This study was performed to optimize a buffer panel for the application of MBD column in enriching methylated DNA in stool. When stool DNA without added cell DNA was loaded to the column in MBD buffer/0.1 mol/L NaCl and then sequentially eluted with MBD buffers with 0.2, 0.52, 0.6, and 1.0 mol/L NaCl, most E. coli DNA was eluted into buffers with [less than or equal to]0.6 NaCl (Fig. 2). Quantification with a photospectrometer revealed that <1% of total stool DNA was left in the 1.0 mol/L NaCl eluate.

Because a buffer cutoff at 0.6 mol/L NaCl separated methylated DNA from background bacterial DNA, we were able to use a selected sequence of MBD buffers for the enrichment process. Stool DNA was loaded to the MBD column in MBD buffer/0.52 mol/L NaCl to allow the binding of most methylated human DNA, but little bacterial DNA; an additional MBD buffer/0.6 mol/L NaCl further washed off loosely bound bacterial DNA and part of unmethylated human DNA; and a last MBD buffer/1.0 mol/L NaCl retrieved most methylated human DNA and a portion of unmethylated human DNA.


This experiment was designed to test the effect of MBD enrichment on detection of trace amounts of methylated cancer cell DNA added to stool DNA. Trace amounts of cancer cell DNA were captured from stools using the MBD column and then tested with MSP by detecting methylated vimentin. With MBD enrichment, methylated vimentin was detectable in stool aliquots to which 10 and 50 ng RKO and SW480 cancer cell DNA were added, but not in those with 0 and 2 ng cancer cell DNA. Without MBD enrichment, methylated vimentin was not detectable in any stool aliquot with added DNA (Fig. 3).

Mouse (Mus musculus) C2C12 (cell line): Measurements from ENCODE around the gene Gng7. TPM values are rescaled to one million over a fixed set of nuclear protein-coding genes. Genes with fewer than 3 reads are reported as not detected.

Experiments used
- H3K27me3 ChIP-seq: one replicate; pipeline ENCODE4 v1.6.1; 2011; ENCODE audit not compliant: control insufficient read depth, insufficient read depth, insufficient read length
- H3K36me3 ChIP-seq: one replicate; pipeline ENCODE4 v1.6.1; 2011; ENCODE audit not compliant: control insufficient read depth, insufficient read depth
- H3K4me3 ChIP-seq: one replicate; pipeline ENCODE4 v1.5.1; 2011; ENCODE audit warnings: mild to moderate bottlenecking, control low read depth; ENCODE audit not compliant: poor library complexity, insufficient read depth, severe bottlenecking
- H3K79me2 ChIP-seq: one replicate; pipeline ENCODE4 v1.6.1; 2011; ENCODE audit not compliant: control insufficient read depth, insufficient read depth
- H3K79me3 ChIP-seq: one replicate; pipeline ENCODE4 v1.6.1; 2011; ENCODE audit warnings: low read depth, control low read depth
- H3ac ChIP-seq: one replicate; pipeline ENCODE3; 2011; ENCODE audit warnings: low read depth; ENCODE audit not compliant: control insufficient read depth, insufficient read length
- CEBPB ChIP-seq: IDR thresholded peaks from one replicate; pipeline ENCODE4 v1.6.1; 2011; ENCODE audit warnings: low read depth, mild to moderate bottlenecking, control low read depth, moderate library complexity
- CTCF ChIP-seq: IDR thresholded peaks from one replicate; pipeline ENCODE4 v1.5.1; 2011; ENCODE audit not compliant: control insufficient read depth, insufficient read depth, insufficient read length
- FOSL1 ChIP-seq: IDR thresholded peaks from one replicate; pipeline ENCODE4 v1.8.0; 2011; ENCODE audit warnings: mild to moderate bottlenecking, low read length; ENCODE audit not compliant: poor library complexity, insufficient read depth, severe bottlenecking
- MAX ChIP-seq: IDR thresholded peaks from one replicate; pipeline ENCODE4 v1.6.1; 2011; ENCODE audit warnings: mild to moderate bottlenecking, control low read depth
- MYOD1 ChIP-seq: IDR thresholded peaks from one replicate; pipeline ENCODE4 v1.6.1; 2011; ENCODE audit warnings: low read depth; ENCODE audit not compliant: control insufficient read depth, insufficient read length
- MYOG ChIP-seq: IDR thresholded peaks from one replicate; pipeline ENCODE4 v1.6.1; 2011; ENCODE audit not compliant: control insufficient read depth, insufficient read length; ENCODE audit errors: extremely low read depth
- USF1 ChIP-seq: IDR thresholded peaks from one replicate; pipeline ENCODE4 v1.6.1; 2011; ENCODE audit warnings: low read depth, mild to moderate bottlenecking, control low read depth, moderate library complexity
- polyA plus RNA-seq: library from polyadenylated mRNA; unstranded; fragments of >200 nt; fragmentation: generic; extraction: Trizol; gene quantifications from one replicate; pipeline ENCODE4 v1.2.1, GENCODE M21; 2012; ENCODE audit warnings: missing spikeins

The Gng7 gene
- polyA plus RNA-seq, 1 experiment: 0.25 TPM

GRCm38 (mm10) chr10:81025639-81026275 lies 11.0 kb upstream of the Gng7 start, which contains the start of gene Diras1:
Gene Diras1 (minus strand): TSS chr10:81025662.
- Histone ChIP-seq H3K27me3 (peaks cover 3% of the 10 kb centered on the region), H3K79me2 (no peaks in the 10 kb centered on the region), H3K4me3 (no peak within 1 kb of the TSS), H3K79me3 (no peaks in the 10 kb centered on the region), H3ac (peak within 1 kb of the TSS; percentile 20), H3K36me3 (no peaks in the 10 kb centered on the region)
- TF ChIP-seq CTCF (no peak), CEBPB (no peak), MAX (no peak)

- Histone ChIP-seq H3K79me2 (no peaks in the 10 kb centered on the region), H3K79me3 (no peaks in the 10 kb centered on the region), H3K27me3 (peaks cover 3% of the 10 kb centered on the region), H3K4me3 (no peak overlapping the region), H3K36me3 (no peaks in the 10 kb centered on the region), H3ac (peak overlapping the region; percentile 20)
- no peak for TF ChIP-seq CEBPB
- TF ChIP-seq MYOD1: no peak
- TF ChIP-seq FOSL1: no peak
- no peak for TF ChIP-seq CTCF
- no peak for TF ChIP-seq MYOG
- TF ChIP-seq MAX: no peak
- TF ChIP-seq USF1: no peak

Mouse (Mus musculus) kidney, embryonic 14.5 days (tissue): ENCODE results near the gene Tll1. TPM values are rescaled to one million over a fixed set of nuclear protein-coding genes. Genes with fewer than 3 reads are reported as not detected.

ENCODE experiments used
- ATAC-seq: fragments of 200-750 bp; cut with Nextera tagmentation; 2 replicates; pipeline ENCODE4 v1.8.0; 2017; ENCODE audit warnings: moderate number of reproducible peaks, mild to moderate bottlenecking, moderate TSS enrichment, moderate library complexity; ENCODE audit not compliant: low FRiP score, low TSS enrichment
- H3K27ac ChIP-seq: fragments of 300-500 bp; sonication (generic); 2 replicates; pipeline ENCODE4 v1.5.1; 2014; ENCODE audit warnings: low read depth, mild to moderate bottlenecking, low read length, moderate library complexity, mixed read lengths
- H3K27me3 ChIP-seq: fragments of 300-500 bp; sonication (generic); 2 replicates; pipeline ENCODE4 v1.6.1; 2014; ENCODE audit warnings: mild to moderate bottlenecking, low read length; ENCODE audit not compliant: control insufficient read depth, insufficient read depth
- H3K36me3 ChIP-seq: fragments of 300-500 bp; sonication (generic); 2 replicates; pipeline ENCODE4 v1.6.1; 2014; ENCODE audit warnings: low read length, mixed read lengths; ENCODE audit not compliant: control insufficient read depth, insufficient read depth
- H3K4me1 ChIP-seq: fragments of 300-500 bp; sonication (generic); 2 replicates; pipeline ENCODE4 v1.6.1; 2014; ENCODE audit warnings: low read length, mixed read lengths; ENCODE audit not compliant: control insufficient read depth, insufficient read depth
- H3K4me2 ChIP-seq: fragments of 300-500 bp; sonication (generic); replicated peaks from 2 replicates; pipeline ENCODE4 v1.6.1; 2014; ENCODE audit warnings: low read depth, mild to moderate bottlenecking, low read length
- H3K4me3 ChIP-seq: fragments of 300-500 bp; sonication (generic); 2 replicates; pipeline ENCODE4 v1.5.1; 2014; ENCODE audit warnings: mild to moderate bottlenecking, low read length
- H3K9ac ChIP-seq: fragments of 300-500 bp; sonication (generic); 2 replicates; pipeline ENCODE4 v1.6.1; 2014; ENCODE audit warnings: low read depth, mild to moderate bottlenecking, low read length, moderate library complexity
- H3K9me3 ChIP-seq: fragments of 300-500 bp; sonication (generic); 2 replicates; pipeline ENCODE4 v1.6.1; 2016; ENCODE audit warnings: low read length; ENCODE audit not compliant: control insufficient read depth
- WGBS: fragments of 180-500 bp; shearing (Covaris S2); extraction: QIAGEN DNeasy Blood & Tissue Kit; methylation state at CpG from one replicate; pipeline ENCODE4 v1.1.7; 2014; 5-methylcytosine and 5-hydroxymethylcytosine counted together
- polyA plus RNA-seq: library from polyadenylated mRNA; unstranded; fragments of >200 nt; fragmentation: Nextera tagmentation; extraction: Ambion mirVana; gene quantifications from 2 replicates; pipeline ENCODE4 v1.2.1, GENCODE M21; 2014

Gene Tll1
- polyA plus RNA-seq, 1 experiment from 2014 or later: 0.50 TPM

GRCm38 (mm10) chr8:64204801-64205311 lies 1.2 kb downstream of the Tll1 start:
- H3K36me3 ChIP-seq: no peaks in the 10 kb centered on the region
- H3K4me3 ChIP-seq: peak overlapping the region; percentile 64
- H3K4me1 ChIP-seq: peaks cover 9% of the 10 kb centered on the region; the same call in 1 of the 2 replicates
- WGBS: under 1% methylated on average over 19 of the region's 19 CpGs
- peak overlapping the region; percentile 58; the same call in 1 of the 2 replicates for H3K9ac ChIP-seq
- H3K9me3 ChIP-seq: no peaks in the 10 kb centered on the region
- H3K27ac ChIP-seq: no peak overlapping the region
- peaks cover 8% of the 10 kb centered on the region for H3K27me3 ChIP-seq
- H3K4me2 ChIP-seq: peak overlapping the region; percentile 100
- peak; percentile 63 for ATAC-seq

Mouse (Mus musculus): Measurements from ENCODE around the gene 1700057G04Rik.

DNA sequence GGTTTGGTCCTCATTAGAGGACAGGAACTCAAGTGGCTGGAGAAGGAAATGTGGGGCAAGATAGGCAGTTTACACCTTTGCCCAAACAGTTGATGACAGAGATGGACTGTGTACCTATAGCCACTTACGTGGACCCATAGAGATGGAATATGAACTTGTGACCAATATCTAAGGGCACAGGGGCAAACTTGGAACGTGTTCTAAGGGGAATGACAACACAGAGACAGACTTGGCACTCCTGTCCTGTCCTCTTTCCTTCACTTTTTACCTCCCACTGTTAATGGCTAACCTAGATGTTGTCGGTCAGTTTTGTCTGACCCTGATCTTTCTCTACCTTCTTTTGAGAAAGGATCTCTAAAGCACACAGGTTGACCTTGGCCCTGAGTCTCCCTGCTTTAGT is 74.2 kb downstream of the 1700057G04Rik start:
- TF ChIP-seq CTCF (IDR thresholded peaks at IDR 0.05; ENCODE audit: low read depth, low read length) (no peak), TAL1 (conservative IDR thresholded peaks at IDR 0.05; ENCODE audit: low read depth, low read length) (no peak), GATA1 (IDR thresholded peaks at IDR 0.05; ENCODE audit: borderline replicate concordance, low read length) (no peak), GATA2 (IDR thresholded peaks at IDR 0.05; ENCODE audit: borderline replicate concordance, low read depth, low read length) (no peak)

This study was designed to test whether MBD enrichment increases the sensitivity of detecting methylated markers in patient stools. The effect of MBD enrichment on the clinical detection of CRC detection was evaluated on stools from patients whose matched CRC tissue demonstrated methylated vimentin. Vimentin was methylated in 8 of the 14 paraffin-embedded CRC tissues. The 8 stools with methylated tissues were captured with the MBD column and then tested with MSP by detecting methylated vimentin. With MBD enrichment, methylated vimentin was detected in 4 CRC stool samples with 4, 27, 408, and 832 ng human DNA, but not in the other 4 samples with 0.5, 1, 2, and 10 ng of human DNA; without MBD enrichment, methylated vimentin was detectable in only 1 CRC stool sample with 832 ng human DNA (Fig. 4). Methylated vimentin was not detected in 6 normal stools with or without MBD enrichment (data not shown).


This report describes a new method to capture methylated human DNA from stool samples using MBD protein chelated into a nickel-agarose matrix in a chromatography column. With the enrichment of the MBD column, methylated vimentin could be detected by MSP in a stool model with as little as 10 ng of added human cancer cell DNA and in patient stool with only 4 ng total human DNA. However, when MSP was directly applied to crude stool DNA, methylated vimentin was detectable only in a stool sample that contained a large amount of human DNA (832 ng). These results demonstrate that capturing methylated CpG islands with MBD can increase the detection sensitivity of stool-based methylated marker assays, even in stools with low concentrations of template human DNA.